Rally has always been the bad boy of the racing world. There are no safety cars or rain delays. Unforgiving stages characterize the sport, and it requires patience, skill, and balls so big they could be ballasts. It’s no wonder, then, that most racing fans consider rally racers to be the best drivers behind the wheel. But no great driver sets landmark times without a great car. From the nearly stock classics of the ’50s and ’60s to the monstrous, no-limit cars of the Group B era, rallying has placed fabled racers in finely tuned cars and there’s been one result: some of the greatest moments in motorsport history. Here’s a driver-driven retrospective.
Erik Carlsson: Saab 96
Working for Saab as a brand ambassador and rally driver in the ’50s and ’60s, Erik Carlsson rightly earned his nickname “Mr Saab.” His driving style was exuberant — to put it politely — and despite his tendency to put the car on its roof, Carlsson had significant wins in his Saab 96 at Monte Carlo, San Remo and Wales. Those wins helped put the beloved Swedish manufacturer on the map.
Paddy Hopkirk: Mini Cooper
Love it or hate it, the Mini Cooper is an automotive icon both on and off the track. That status is thanks in no small part to Paddy Hopkirk’s ace driving abilities. Piloting the Mini to victory in the 1964 Monte Carlo rally, Hopkirk beat the Mini’s more powerful adversaries by utilizing its nimble handling characteristics through Monte Carlo’s tightly wound corners.
Walter Röhrl: Opal Ascona 400
Röhrl at Pikes Peak
In 1987, Röhrl became the first driver to finish the 14.4-mile Pikes Peak hill climb in less than 11 minutes in his Audi Quattro S1, a car he also used in Group B rally. He completed the course in only 10 minutes and 47.85 seconds.
Most would associate Röhrl with Audi for his handy work behind the wheel of the batshit Quattro S1, but his most important rally work was done behind the wheel of an Opal Ascona 400. Ironically, it was his ability to fend off the new AWD Quattros in the 1982 World Rally Championship and win the driver’s title in his less advanced RWD Opal that wins our admiration. He proved that pure driving prowess can trump technology.
Timo Salonen: Peugeot 205 Turbo 16
Though he may not have looked the part with his stocky build, thick glasses and tenacious smoking habit, Timo Salonen was the winningest rally driver during WRC’s insane Group B years. He had seven overall wins and a driver’s championship in 1985. These victories came from behind the wheel of the Peugeot 205 Turbo, a car that — compared to other Group B monsters like the Audi Quattro and Ford RS200 — looked as much an underdog as Salonen. But also like Salonen, the Peugeot became the Group B champ, winning two constructor’s titles in 1985 (by Solonen) and 1986.
Juha Kankkunen: Lancia Delta Integrale
Juha Kankkunen drove a Peugeot 205 Turbo to victory in 1986 for his first WRC championship title. Then, after the ban of Group B, he became the only driver to win both during the Group B era. Kankkunen moved to Lancia in 1987, where he won his second driver’s title (post Group B) at the hands of a Lancia Delta Integrale, a feat he would repeat again in 1991. In 1993, Kankkunen won his fourth WRC championship, this time behind the wheel of a Toyota.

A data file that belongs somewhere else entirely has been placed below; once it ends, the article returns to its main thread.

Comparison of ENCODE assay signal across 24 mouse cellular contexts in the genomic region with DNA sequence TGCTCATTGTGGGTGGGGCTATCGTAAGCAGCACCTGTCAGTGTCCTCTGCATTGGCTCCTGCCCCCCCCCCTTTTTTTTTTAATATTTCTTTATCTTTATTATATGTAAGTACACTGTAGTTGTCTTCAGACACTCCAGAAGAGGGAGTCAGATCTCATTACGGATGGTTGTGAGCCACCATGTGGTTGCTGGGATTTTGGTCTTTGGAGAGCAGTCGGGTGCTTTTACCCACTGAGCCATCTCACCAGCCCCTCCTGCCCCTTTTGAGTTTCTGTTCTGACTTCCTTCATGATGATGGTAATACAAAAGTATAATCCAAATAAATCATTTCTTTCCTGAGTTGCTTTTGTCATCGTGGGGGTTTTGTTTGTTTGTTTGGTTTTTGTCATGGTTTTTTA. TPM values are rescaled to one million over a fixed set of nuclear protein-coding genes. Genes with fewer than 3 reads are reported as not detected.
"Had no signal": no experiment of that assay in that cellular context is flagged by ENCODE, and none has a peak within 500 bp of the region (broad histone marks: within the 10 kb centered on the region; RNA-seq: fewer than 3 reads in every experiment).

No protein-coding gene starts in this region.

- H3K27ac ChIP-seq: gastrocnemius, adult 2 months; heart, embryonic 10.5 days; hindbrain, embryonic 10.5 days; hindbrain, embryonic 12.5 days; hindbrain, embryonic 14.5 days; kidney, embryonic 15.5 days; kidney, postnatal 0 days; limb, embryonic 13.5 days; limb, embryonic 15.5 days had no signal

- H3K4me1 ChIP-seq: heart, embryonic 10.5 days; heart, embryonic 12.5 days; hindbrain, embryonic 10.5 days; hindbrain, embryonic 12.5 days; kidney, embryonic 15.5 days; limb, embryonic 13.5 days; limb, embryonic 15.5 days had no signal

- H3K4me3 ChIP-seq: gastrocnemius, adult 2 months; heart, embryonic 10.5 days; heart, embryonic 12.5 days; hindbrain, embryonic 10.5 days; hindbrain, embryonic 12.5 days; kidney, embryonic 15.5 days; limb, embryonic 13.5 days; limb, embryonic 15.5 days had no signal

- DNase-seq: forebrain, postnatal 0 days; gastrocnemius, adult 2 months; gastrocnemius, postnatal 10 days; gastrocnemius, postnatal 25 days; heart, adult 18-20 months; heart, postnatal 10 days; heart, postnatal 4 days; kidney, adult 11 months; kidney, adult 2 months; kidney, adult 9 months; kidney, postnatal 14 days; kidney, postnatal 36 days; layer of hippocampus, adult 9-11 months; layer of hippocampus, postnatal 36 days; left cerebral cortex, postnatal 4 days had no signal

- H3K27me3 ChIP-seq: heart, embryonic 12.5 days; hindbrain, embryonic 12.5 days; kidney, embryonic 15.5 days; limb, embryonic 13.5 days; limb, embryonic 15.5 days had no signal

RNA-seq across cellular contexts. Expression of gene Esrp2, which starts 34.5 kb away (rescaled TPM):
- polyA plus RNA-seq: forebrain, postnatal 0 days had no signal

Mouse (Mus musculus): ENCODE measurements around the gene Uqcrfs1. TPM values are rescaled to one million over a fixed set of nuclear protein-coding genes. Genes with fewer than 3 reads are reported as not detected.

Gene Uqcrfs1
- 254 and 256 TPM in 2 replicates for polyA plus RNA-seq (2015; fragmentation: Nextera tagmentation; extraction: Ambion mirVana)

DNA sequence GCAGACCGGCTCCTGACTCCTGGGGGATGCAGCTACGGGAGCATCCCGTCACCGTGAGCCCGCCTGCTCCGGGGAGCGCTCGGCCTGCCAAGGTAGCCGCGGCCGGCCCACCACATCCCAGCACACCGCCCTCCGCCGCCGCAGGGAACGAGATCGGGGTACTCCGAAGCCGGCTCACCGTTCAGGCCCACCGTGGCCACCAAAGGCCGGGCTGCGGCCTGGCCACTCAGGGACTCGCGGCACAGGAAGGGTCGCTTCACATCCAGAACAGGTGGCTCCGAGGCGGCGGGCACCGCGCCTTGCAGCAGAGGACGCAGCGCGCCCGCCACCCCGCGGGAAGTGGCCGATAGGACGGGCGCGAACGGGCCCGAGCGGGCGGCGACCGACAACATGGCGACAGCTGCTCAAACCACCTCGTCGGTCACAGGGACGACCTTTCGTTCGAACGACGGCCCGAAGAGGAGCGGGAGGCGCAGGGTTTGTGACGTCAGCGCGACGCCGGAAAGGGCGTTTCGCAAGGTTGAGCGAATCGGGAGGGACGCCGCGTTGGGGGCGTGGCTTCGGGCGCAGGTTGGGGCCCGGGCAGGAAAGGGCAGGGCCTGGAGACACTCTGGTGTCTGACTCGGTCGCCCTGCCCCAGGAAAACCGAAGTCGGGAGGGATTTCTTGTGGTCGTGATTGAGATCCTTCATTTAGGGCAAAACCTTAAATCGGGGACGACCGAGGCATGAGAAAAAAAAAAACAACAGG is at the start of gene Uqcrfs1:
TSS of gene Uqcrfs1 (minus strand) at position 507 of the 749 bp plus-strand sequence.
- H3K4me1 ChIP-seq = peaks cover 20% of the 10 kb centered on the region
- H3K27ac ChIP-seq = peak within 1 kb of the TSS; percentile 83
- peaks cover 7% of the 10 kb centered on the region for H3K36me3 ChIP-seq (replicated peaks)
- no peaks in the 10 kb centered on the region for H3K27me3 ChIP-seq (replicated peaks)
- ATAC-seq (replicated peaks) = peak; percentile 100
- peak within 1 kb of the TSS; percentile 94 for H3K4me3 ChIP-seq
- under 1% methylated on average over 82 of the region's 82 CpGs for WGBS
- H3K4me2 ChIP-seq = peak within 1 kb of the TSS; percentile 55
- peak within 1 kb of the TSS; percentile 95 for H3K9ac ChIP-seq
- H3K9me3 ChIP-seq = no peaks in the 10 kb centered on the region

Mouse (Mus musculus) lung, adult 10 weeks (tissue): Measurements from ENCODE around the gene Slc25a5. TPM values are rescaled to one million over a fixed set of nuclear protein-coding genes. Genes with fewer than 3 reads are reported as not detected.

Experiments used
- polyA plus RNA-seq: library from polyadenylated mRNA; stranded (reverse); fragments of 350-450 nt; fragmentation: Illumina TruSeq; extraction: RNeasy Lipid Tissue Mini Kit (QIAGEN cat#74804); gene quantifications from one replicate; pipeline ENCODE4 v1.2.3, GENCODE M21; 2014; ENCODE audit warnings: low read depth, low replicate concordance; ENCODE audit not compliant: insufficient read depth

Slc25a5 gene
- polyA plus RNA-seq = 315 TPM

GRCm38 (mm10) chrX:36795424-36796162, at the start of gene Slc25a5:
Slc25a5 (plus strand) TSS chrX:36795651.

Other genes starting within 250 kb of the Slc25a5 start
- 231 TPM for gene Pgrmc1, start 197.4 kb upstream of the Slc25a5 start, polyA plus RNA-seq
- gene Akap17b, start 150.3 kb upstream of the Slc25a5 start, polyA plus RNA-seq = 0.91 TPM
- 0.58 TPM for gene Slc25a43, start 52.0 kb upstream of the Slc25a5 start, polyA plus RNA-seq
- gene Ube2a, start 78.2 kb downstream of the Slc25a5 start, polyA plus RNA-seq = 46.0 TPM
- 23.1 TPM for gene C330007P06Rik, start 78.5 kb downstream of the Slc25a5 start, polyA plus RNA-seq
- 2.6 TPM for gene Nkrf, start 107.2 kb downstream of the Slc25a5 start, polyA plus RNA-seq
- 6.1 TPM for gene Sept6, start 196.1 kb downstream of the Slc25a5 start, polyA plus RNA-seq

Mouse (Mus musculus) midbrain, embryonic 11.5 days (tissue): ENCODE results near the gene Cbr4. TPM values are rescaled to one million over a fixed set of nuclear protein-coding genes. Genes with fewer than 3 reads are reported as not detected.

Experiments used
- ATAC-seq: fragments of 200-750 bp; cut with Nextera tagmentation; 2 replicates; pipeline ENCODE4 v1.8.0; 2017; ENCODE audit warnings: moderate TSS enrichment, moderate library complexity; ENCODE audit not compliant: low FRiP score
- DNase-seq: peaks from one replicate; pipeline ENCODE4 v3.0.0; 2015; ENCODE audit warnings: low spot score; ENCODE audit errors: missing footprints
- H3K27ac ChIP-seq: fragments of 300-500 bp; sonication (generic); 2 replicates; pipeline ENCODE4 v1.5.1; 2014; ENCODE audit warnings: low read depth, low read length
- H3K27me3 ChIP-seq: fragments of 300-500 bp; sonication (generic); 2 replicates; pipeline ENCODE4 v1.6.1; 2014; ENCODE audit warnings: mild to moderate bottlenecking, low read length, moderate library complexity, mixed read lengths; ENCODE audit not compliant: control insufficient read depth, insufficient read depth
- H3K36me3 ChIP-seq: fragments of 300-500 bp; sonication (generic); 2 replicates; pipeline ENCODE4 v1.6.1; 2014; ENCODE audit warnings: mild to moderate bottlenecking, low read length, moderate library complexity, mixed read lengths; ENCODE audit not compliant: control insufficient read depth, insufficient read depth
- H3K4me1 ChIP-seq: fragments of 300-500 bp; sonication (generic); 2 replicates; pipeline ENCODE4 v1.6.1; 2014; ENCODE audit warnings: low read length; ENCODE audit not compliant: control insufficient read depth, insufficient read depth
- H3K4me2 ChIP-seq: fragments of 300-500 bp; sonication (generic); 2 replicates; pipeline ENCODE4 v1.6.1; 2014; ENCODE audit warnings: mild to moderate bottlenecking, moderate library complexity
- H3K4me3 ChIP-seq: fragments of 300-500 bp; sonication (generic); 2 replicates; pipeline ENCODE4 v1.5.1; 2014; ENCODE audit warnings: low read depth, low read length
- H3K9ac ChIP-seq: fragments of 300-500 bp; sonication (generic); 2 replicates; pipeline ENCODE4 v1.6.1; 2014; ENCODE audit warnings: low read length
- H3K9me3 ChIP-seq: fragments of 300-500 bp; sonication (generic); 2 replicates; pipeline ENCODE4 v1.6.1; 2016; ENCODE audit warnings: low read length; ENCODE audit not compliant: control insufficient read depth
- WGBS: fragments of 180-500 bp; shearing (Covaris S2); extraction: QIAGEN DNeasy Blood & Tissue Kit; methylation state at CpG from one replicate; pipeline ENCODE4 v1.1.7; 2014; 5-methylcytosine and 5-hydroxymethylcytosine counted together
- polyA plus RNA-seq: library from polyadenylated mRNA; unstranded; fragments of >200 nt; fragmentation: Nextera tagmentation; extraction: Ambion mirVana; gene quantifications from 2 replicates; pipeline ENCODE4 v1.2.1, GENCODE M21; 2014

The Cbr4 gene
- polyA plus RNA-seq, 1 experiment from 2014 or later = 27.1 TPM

Carlos Sainz: Toyota Celica GT-Four
Though Toyota had some success with their previous Celica rally cars (at longer endurance races, like the Safari Rally), it wasn’t until Carlos Sainz got behind the wheel of the new Celica GT-Four in the early ’90s that Toyota became a major contender in WRC. El Matador himself was also the first non-Nordic driver to win the 1,000 Lakes Rally behind the wheel of his Toyota, and he still holds the record for most career starts in WRC.
Tommi Makinen: Mitsubishi Evolution
Mitsubishi isn’t exactly in a good spot in the automotive industry currently, but the manufacturer’s rally history and Evo models have still won the hearts and minds of auto enthusiasts. The credit is almost entirely due to Tommi Makinen, who was responsible for every one of Mitsubishi’s driver’s titles in WRC, winning four consecutive championships between 1996 and 1999 at the wheel of the Lancer Evolution.
Colin McRae: Subaru Impreza “555”
The McRae R4
With the help of DJM Motorsport, Colin McRae became one of the few racers to develop his own car. Originally designed as a cost-effective alternative to “regular” WRC cars, the R4 ran 350 horsepower from a 2.5-liter four-cylinder engine. Unfortunately only one prototype was built and has not seen competition outside the Goodwood Festival of Speed.
If Makinen is to thank for Mitsubishi’s rally history, the late, great Colin McRae is the man behind Subaru’s rally acclaim. Though he won only one driver’s title, he does hold the record for the youngest to do so, at the age of 27. His enthusiastic driving style is best characterized by his personal motto: “When in doubt, flat out.” He also won Subaru 3 WRC constructor’s titles in 1995, 1996 and 1997.
Petter Solberg: Subaru Impreza WRX
After the McRae era, Subaru managed to stay competitive in the early 2000s with Petter Solberg piloting the newer Impreza WRC cars that spawned the road-going WRXs. Solberg won his only WRC championship in 2003, and continued to race with Subaru until they finally pulled out of WRC in 2008. Solberg later went on to win the first-ever World Rallycross championship, though he was behind the wheel of a Citroen.
Sebastien Loeb: Citroen
It is extremely hard to dismiss nine WRC championships, which is why Sebastian Loeb is arguably rally’s greatest driving talent of all time. Though he specialized in tarmac events (and has won all but three in his career), Loeb has proven himself to be competent in just about any driving scenario. Helping push him to victory were his Citroen Xsara, C4 and DS3 WRC, cars that stood out as exceptional in an era where regulations made WRC cars mundanely alike.